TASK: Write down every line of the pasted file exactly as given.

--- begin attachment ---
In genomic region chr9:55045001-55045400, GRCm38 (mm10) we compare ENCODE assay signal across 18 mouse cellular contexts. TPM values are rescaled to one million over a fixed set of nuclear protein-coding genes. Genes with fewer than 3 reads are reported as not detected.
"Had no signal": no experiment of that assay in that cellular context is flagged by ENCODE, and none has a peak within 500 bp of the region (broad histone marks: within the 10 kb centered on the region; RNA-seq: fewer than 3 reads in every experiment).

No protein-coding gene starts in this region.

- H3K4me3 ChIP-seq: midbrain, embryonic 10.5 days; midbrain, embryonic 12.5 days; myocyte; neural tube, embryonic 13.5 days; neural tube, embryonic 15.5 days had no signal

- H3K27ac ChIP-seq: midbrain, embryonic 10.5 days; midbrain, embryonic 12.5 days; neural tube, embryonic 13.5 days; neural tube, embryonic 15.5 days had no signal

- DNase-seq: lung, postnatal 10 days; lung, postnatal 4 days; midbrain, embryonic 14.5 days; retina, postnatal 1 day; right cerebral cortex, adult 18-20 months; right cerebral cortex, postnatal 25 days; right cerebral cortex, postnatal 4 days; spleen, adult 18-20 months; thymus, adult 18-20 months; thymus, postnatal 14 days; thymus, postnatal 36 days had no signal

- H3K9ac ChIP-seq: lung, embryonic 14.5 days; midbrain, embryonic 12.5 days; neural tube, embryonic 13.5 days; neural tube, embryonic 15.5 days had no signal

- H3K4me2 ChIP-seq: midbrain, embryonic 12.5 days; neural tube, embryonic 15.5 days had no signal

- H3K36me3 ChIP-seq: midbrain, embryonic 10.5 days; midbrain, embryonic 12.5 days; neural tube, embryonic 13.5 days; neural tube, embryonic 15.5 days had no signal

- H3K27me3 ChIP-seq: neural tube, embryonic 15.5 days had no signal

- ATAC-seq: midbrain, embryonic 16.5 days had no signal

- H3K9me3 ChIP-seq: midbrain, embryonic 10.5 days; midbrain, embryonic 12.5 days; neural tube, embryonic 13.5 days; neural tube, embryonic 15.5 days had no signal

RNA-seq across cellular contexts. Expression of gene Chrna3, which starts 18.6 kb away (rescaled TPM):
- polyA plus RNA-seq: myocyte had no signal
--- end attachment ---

In genomic region chr9:55045001-55045400, GRCm38 (mm10) we compare ENCODE assay signal across 18 mouse cellular contexts. TPM values are rescaled to one million over a fixed set of nuclear protein-coding genes. Genes with fewer than 3 reads are reported as not detected.
"Had no signal": no experiment of that assay in that cellular context is flagged by ENCODE, and none has a peak within 500 bp of the region (broad histone marks: within the 10 kb centered on the region; RNA-seq: fewer than 3 reads in every experiment).

No protein-coding gene starts in this region.

- H3K4me3 ChIP-seq: midbrain, embryonic 10.5 days; midbrain, embryonic 12.5 days; myocyte; neural tube, embryonic 13.5 days; neural tube, embryonic 15.5 days had no signal

- H3K27ac ChIP-seq: midbrain, embryonic 10.5 days; midbrain, embryonic 12.5 days; neural tube, embryonic 13.5 days; neural tube, embryonic 15.5 days had no signal

- DNase-seq: lung, postnatal 10 days; lung, postnatal 4 days; midbrain, embryonic 14.5 days; retina, postnatal 1 day; right cerebral cortex, adult 18-20 months; right cerebral cortex, postnatal 25 days; right cerebral cortex, postnatal 4 days; spleen, adult 18-20 months; thymus, adult 18-20 months; thymus, postnatal 14 days; thymus, postnatal 36 days had no signal

- H3K9ac ChIP-seq: lung, embryonic 14.5 days; midbrain, embryonic 12.5 days; neural tube, embryonic 13.5 days; neural tube, embryonic 15.5 days had no signal

- H3K4me2 ChIP-seq: midbrain, embryonic 12.5 days; neural tube, embryonic 15.5 days had no signal

- H3K36me3 ChIP-seq: midbrain, embryonic 10.5 days; midbrain, embryonic 12.5 days; neural tube, embryonic 13.5 days; neural tube, embryonic 15.5 days had no signal

- H3K27me3 ChIP-seq: neural tube, embryonic 15.5 days had no signal

- ATAC-seq: midbrain, embryonic 16.5 days had no signal

- H3K9me3 ChIP-seq: midbrain, embryonic 10.5 days; midbrain, embryonic 12.5 days; neural tube, embryonic 13.5 days; neural tube, embryonic 15.5 days had no signal

RNA-seq across cellular contexts. Expression of gene Chrna3, which starts 18.6 kb away (rescaled TPM):
- polyA plus RNA-seq: myocyte had no signal